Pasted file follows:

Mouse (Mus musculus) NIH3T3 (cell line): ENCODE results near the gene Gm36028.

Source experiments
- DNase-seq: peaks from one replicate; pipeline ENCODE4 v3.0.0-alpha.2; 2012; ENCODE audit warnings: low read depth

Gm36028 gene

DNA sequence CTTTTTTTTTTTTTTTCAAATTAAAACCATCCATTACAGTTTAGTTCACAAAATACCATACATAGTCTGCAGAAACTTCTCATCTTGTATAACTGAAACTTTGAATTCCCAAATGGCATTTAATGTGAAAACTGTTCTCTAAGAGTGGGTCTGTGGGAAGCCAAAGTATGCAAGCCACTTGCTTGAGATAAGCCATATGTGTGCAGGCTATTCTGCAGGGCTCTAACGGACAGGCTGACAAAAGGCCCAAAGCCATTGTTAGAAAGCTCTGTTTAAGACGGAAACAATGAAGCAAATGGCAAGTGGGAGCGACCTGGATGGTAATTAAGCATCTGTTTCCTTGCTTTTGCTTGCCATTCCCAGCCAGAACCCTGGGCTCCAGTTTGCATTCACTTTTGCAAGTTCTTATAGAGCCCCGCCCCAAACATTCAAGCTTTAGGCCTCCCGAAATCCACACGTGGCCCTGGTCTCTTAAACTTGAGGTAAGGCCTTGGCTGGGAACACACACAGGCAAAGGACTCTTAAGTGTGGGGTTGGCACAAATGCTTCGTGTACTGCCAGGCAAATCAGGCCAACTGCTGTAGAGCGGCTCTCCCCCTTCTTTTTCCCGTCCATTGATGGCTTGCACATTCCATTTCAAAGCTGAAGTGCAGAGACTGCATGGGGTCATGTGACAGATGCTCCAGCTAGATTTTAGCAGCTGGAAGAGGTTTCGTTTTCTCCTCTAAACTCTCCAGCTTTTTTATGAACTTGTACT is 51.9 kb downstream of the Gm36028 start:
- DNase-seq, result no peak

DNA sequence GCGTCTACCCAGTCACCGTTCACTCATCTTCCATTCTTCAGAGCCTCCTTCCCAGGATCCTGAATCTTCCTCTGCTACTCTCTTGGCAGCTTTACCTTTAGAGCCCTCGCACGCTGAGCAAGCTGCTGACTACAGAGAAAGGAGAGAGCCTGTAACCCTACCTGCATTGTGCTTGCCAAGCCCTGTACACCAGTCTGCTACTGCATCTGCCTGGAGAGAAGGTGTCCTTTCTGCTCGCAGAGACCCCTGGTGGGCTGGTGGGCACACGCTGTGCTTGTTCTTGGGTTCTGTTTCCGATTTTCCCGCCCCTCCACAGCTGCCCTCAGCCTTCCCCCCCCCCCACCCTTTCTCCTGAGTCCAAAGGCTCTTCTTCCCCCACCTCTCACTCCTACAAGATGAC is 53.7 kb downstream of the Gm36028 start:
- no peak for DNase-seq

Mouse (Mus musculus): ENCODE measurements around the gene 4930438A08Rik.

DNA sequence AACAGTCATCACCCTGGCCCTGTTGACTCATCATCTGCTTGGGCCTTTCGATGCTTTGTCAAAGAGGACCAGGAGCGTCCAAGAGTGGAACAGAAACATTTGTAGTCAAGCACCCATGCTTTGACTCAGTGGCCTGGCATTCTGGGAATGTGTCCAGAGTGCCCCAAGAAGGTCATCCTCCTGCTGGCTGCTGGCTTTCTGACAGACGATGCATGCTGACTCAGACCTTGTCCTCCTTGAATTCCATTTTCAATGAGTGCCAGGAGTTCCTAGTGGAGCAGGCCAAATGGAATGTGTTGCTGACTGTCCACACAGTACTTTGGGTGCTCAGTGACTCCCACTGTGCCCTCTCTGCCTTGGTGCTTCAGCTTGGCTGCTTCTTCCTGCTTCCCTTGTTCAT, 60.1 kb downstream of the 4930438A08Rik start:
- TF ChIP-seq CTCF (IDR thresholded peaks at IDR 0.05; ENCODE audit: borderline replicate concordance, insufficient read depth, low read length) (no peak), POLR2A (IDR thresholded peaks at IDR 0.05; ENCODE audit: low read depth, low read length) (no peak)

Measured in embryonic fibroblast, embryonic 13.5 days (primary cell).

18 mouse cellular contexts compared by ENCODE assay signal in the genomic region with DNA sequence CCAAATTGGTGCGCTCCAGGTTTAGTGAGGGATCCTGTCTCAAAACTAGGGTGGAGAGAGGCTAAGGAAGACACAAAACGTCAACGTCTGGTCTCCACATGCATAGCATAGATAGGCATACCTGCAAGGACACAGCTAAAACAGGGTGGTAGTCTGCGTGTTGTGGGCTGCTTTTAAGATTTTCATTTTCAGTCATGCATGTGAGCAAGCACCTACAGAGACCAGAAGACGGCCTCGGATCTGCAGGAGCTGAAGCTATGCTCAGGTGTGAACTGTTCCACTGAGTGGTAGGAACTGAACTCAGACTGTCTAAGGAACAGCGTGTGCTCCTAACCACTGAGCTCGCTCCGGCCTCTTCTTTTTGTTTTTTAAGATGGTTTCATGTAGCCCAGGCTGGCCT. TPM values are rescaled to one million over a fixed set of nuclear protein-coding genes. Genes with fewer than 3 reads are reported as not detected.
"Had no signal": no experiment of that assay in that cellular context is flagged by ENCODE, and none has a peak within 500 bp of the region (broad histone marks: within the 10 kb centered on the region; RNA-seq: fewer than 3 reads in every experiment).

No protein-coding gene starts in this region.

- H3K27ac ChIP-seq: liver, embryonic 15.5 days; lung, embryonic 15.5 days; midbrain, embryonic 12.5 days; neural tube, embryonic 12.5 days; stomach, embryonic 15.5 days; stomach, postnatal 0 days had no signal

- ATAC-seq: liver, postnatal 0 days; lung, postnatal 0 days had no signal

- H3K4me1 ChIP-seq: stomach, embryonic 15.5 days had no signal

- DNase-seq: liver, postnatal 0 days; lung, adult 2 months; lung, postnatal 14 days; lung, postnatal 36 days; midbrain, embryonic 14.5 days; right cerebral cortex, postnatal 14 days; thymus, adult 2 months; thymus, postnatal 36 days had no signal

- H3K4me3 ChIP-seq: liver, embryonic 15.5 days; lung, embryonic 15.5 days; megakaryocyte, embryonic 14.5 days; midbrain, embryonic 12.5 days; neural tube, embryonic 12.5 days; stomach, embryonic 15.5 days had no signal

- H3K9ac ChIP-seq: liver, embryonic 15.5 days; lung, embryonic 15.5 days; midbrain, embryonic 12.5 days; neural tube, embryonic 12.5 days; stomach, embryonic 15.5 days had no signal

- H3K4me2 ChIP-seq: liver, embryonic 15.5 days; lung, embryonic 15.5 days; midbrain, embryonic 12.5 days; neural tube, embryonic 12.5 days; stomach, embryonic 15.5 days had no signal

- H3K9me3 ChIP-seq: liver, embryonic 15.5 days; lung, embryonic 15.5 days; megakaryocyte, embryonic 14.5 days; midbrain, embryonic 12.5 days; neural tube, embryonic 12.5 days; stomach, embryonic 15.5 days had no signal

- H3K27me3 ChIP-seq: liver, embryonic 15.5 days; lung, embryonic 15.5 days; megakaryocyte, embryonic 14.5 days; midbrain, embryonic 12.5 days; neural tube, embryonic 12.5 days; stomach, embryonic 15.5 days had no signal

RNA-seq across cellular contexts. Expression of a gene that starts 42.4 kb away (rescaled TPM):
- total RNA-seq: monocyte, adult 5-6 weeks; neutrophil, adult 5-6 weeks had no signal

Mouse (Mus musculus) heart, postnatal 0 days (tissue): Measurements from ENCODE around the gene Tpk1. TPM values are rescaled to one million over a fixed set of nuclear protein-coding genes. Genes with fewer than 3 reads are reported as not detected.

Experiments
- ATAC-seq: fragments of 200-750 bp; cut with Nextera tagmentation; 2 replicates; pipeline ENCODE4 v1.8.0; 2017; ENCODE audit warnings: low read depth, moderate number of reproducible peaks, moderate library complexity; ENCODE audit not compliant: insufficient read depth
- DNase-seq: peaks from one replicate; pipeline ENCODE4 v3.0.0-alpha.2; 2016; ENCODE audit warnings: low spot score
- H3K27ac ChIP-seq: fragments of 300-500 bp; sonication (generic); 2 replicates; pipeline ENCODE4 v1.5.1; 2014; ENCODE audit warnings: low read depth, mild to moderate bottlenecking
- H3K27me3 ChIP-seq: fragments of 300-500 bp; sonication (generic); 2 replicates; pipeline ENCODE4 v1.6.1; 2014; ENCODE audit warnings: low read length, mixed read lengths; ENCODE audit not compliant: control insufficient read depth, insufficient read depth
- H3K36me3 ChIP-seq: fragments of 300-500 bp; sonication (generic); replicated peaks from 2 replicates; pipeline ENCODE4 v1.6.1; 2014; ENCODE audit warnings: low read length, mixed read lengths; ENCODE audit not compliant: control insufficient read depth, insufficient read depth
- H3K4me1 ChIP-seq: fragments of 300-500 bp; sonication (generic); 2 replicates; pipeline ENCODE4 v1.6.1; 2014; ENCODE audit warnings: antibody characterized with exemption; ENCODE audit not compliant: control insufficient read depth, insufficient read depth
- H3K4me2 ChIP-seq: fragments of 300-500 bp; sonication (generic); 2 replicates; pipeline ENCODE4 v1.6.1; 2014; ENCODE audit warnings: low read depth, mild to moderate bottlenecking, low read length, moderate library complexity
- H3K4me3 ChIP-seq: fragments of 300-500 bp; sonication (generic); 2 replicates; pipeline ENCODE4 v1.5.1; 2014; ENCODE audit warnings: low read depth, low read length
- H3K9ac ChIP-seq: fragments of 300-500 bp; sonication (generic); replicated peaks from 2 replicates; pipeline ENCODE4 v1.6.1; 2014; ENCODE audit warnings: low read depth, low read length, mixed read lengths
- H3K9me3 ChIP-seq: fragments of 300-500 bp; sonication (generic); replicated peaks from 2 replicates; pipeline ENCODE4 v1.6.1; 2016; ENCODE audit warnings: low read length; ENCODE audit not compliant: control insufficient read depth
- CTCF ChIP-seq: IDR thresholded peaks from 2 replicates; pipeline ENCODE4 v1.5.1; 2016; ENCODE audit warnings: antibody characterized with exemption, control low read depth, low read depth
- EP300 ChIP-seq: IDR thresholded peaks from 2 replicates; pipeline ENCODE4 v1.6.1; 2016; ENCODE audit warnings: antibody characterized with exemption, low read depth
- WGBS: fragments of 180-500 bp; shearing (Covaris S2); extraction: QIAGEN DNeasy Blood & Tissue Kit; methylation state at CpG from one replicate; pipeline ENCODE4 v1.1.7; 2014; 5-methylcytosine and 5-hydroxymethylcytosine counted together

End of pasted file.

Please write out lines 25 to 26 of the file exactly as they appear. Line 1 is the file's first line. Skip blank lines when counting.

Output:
RNA-seq across cellular contexts. Expression of a gene that starts 42.4 kb away (rescaled TPM):
- total RNA-seq: monocyte, adult 5-6 weeks; neutrophil, adult 5-6 weeks had no signal